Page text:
When it was founded in 1975, CAPA ran a crisis and information hotline, but quickly expanded to include treatment programs for survivors of child abuse. Today, it serves children and families with three levels of programming—education, family support, and counseling services—all designed to prevent and treat child abuse. The programs help strengthen family relationships through problem solving and communication-based activities, and reinforce self-esteem through educational presentations. Art therapy, play therapy, and individual counseling are all available for children who have experienced trauma or been abused, and a women's empowerment group provides enrichment for adult survivors of abuse.
Sheffield Place helps up to 30 families each year through its residential-services program, which includes housing for up to two years and supportive services for the mothers, who all have experienced mental-health or addiction problems. Each family lives in a private two-room space with a private bath, with a shared kitchen and laundry room on each floor. Prior to their arrival, the families' beds are prepared with new, clean blankets, sheets, and pillows to help them feel welcome and establish a comfortable, fresh start in their new home. When the families are ready to move into permanent housing, the bed linens and blankets are theirs to take with them.
Philanthropy and fashion coalesce at the second annual Spring into Hope fundraiser, which will donate every cent of its proceeds to the Marian Hope Center for Children's Therapy in support of children with autism and special needs. During both days, guests can peruse vendor booths brimming with upscale clothing, accessories, and home décor from some of Kansas City's finest boutiques, before munching complimentary samplings from local restaurants and enjoying a fashion show that refreshingly lacks the alligator-filled moat that traditionally surrounds runways. They can also partake in frequent raffles, shopping sprees, and giveaways throughout the two-day event, as well as attend a health fair with live demonstrations on Saturday.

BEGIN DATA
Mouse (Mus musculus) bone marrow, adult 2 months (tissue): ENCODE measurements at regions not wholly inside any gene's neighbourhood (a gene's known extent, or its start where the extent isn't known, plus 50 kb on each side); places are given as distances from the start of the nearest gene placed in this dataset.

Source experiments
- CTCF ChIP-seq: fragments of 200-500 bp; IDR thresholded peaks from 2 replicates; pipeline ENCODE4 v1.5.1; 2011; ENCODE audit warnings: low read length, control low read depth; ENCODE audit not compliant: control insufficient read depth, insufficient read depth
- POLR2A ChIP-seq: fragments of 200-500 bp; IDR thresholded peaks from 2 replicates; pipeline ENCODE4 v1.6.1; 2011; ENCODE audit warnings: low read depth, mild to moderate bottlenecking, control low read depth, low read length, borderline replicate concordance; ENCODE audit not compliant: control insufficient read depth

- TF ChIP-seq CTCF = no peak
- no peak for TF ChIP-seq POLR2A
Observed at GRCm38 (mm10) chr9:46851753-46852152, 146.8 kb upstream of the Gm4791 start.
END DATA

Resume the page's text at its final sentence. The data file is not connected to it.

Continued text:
Harvesters' Project STRENGTH program empowers participants with education about how to make the most of their food resources to prepare healthy and tasty meals. Participants in Project STRENGTH attend nutrition classes where they can learn how to effectively budget for food and create affordable, appetizing meals for their families. At the end of each class, participants receive a bag that contains a week's worth of groceries so they can practice their new skills.
Founded and exclusively run by practicing theater artists, the Kansas City Actors Theatre brings peerless artistry to carefully curated seasons of theatrical classics. Eschewing such crutches as flashy effects, ornate costumes, and post-show hypnotists that tell the audience they enjoyed themselves, the Theatre relies foremost on the talent of its actors to bring plays to life.
The Junior League of Kansas City has donated more than $14 million and 2.2 million hours of time since its founding in 1914. Spearheading these efforts are the nonprofit organization’s now 1,400 female members, all of whom are committed to their volunteer work and to encouraging others to donate their time as well. Their sheer numbers allow the ladies to form 700-on-700 pickup basketball games and to spread out across the community to get a pulse on current issues in need of attention—currently, children’s nutrition and fitness. To help support their efforts, these stalwart altruists host fundraisers throughout the year. Since it began in 1988, Holiday Mart has helped to raise more than $8 million for Kansas City community projects.